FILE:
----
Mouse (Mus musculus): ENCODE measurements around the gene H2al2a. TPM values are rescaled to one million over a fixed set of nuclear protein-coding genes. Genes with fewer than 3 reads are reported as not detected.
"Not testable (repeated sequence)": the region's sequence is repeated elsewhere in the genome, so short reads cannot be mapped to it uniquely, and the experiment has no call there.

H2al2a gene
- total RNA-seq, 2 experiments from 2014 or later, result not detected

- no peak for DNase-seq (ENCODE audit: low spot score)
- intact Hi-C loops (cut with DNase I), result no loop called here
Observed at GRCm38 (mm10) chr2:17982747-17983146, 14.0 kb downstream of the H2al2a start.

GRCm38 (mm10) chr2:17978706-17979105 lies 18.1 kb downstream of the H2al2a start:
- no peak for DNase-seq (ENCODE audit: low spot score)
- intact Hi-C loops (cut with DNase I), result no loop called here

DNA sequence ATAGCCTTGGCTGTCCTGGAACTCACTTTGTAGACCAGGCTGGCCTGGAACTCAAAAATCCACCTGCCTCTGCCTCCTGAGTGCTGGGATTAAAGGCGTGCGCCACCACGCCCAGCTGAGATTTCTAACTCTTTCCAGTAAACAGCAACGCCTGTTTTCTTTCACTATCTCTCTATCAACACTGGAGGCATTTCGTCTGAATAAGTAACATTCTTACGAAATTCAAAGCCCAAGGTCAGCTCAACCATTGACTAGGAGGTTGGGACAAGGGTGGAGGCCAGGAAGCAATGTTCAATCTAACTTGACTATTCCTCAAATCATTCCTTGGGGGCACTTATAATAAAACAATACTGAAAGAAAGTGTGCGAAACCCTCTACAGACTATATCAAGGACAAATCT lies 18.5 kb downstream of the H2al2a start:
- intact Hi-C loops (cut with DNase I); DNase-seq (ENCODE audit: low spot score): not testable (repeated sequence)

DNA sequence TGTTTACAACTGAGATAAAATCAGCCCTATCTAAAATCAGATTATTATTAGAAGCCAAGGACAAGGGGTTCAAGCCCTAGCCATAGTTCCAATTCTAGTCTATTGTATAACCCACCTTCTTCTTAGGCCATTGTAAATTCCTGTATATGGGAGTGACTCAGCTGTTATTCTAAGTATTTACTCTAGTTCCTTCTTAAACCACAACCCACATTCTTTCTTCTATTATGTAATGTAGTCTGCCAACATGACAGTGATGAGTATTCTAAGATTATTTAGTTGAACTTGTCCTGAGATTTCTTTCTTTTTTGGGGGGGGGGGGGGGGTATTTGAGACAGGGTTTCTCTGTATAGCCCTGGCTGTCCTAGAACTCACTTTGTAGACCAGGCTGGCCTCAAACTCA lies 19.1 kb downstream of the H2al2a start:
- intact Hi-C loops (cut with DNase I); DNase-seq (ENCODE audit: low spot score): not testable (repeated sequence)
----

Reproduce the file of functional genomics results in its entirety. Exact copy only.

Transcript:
Mouse (Mus musculus): ENCODE measurements around the gene H2al2a. TPM values are rescaled to one million over a fixed set of nuclear protein-coding genes. Genes with fewer than 3 reads are reported as not detected.
"Not testable (repeated sequence)": the region's sequence is repeated elsewhere in the genome, so short reads cannot be mapped to it uniquely, and the experiment has no call there.

H2al2a gene
- total RNA-seq, 2 experiments from 2014 or later, result not detected

- no peak for DNase-seq (ENCODE audit: low spot score)
- intact Hi-C loops (cut with DNase I), result no loop called here
Observed at GRCm38 (mm10) chr2:17982747-17983146, 14.0 kb downstream of the H2al2a start.

GRCm38 (mm10) chr2:17978706-17979105 lies 18.1 kb downstream of the H2al2a start:
- no peak for DNase-seq (ENCODE audit: low spot score)
- intact Hi-C loops (cut with DNase I), result no loop called here

DNA sequence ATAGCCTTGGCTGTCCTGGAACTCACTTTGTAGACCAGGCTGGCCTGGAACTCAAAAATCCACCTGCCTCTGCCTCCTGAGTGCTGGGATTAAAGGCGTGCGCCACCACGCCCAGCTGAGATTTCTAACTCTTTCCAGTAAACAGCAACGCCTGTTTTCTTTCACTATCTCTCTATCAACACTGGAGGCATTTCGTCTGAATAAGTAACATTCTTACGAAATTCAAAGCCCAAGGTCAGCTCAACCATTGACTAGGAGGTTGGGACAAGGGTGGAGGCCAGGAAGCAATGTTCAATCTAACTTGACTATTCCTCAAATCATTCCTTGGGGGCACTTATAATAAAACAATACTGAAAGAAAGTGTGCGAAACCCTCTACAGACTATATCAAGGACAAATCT lies 18.5 kb downstream of the H2al2a start:
- intact Hi-C loops (cut with DNase I); DNase-seq (ENCODE audit: low spot score): not testable (repeated sequence)

DNA sequence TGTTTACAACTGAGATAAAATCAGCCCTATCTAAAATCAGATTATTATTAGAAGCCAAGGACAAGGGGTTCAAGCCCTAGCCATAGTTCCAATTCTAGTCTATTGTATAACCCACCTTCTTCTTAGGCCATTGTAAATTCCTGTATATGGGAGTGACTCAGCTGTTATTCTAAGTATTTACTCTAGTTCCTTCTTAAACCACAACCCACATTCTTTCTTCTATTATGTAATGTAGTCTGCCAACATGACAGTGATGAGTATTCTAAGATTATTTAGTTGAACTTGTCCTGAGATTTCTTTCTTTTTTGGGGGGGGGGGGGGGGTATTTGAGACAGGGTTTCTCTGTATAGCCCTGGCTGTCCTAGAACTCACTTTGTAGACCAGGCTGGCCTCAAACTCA lies 19.1 kb downstream of the H2al2a start:
- intact Hi-C loops (cut with DNase I); DNase-seq (ENCODE audit: low spot score): not testable (repeated sequence)